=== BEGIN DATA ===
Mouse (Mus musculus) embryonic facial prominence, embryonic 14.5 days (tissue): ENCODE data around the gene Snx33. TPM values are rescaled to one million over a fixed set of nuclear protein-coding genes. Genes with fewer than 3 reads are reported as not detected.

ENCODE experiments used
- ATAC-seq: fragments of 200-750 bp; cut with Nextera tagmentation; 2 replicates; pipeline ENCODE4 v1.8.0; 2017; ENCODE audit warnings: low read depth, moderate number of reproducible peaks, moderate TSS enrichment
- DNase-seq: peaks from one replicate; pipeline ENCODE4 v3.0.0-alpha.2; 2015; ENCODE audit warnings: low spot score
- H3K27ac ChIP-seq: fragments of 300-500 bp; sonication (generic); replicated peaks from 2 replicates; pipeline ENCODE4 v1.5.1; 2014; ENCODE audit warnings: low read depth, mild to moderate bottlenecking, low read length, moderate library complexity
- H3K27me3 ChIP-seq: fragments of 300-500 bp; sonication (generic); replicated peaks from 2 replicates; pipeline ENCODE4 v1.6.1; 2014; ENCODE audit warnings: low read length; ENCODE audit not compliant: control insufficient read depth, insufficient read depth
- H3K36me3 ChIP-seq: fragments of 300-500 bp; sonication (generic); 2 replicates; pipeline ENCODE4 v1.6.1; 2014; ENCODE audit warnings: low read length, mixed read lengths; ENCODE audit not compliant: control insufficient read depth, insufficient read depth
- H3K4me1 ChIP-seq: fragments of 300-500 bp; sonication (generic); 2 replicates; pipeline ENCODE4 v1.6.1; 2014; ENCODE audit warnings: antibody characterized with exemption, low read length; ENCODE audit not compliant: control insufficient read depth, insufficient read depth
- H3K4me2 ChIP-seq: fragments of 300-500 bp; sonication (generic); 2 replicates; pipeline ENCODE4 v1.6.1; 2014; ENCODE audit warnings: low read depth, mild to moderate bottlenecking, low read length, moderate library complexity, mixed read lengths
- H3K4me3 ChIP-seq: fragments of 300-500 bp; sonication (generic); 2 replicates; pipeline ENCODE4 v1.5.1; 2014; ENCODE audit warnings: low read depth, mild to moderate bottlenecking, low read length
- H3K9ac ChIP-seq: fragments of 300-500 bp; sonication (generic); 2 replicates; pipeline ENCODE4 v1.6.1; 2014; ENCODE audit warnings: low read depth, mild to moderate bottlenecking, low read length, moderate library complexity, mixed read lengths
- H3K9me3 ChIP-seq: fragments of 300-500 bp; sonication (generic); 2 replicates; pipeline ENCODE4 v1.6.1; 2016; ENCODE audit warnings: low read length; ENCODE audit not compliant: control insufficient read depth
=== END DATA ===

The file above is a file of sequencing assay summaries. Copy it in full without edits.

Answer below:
Mouse (Mus musculus) embryonic facial prominence, embryonic 14.5 days (tissue): ENCODE data around the gene Snx33. TPM values are rescaled to one million over a fixed set of nuclear protein-coding genes. Genes with fewer than 3 reads are reported as not detected.

ENCODE experiments used
- ATAC-seq: fragments of 200-750 bp; cut with Nextera tagmentation; 2 replicates; pipeline ENCODE4 v1.8.0; 2017; ENCODE audit warnings: low read depth, moderate number of reproducible peaks, moderate TSS enrichment
- DNase-seq: peaks from one replicate; pipeline ENCODE4 v3.0.0-alpha.2; 2015; ENCODE audit warnings: low spot score
- H3K27ac ChIP-seq: fragments of 300-500 bp; sonication (generic); replicated peaks from 2 replicates; pipeline ENCODE4 v1.5.1; 2014; ENCODE audit warnings: low read depth, mild to moderate bottlenecking, low read length, moderate library complexity
- H3K27me3 ChIP-seq: fragments of 300-500 bp; sonication (generic); replicated peaks from 2 replicates; pipeline ENCODE4 v1.6.1; 2014; ENCODE audit warnings: low read length; ENCODE audit not compliant: control insufficient read depth, insufficient read depth
- H3K36me3 ChIP-seq: fragments of 300-500 bp; sonication (generic); 2 replicates; pipeline ENCODE4 v1.6.1; 2014; ENCODE audit warnings: low read length, mixed read lengths; ENCODE audit not compliant: control insufficient read depth, insufficient read depth
- H3K4me1 ChIP-seq: fragments of 300-500 bp; sonication (generic); 2 replicates; pipeline ENCODE4 v1.6.1; 2014; ENCODE audit warnings: antibody characterized with exemption, low read length; ENCODE audit not compliant: control insufficient read depth, insufficient read depth
- H3K4me2 ChIP-seq: fragments of 300-500 bp; sonication (generic); 2 replicates; pipeline ENCODE4 v1.6.1; 2014; ENCODE audit warnings: low read depth, mild to moderate bottlenecking, low read length, moderate library complexity, mixed read lengths
- H3K4me3 ChIP-seq: fragments of 300-500 bp; sonication (generic); 2 replicates; pipeline ENCODE4 v1.5.1; 2014; ENCODE audit warnings: low read depth, mild to moderate bottlenecking, low read length
- H3K9ac ChIP-seq: fragments of 300-500 bp; sonication (generic); 2 replicates; pipeline ENCODE4 v1.6.1; 2014; ENCODE audit warnings: low read depth, mild to moderate bottlenecking, low read length, moderate library complexity, mixed read lengths
- H3K9me3 ChIP-seq: fragments of 300-500 bp; sonication (generic); 2 replicates; pipeline ENCODE4 v1.6.1; 2016; ENCODE audit warnings: low read length; ENCODE audit not compliant: control insufficient read depth